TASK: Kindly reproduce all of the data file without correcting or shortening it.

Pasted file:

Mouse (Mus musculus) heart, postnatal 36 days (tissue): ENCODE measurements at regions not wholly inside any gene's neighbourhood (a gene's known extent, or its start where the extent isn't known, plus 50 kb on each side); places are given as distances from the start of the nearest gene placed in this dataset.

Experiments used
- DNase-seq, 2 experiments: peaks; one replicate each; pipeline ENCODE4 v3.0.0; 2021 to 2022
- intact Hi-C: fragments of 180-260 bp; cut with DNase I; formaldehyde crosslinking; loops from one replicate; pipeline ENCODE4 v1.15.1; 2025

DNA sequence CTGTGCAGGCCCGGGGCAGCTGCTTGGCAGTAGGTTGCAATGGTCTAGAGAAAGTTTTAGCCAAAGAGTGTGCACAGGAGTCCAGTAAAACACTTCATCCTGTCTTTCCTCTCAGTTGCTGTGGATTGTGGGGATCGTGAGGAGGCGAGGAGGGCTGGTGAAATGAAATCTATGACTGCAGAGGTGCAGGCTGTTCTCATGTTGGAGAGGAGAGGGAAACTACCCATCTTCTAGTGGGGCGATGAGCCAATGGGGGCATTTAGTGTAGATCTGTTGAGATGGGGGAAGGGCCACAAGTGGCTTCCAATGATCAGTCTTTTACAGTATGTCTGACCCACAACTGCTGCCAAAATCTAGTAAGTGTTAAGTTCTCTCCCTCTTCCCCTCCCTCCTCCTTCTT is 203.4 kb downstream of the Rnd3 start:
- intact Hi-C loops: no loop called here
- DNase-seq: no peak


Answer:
Mouse (Mus musculus) heart, postnatal 36 days (tissue): ENCODE measurements at regions not wholly inside any gene's neighbourhood (a gene's known extent, or its start where the extent isn't known, plus 50 kb on each side); places are given as distances from the start of the nearest gene placed in this dataset.

Experiments used
- DNase-seq, 2 experiments: peaks; one replicate each; pipeline ENCODE4 v3.0.0; 2021 to 2022
- intact Hi-C: fragments of 180-260 bp; cut with DNase I; formaldehyde crosslinking; loops from one replicate; pipeline ENCODE4 v1.15.1; 2025

DNA sequence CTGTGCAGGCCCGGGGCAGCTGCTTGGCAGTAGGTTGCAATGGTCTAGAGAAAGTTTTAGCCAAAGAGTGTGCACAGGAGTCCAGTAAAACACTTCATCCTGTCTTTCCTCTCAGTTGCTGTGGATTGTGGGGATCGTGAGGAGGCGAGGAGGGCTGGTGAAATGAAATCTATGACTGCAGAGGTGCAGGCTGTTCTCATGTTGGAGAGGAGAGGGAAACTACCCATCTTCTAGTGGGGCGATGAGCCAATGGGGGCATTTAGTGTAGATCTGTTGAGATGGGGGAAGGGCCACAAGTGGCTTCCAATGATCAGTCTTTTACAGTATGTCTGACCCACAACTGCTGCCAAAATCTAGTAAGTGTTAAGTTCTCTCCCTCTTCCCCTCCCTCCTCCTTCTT is 203.4 kb downstream of the Rnd3 start:
- intact Hi-C loops: no loop called here
- DNase-seq: no peak